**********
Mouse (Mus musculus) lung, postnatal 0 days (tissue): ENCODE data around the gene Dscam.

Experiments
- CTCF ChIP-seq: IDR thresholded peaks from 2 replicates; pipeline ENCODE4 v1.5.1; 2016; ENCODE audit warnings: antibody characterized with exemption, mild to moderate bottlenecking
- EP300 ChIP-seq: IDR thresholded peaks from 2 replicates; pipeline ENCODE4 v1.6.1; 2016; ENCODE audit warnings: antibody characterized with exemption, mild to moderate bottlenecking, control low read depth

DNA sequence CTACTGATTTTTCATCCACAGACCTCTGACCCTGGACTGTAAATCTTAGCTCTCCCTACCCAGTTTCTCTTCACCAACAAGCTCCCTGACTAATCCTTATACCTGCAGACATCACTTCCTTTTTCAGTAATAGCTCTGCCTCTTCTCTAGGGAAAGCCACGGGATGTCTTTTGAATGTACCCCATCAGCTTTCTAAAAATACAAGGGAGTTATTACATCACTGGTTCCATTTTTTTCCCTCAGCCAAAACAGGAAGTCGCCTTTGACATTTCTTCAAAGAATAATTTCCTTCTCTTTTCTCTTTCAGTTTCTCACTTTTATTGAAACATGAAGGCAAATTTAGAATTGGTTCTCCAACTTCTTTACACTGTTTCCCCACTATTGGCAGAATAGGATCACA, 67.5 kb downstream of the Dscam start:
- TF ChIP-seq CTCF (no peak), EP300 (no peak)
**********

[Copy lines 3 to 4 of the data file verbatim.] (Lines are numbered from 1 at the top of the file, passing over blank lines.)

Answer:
- CTCF ChIP-seq: IDR thresholded peaks from 2 replicates; pipeline ENCODE4 v1.5.1; 2016; ENCODE audit warnings: antibody characterized with exemption, mild to moderate bottlenecking
- EP300 ChIP-seq: IDR thresholded peaks from 2 replicates; pipeline ENCODE4 v1.6.1; 2016; ENCODE audit warnings: antibody characterized with exemption, mild to moderate bottlenecking, control low read depth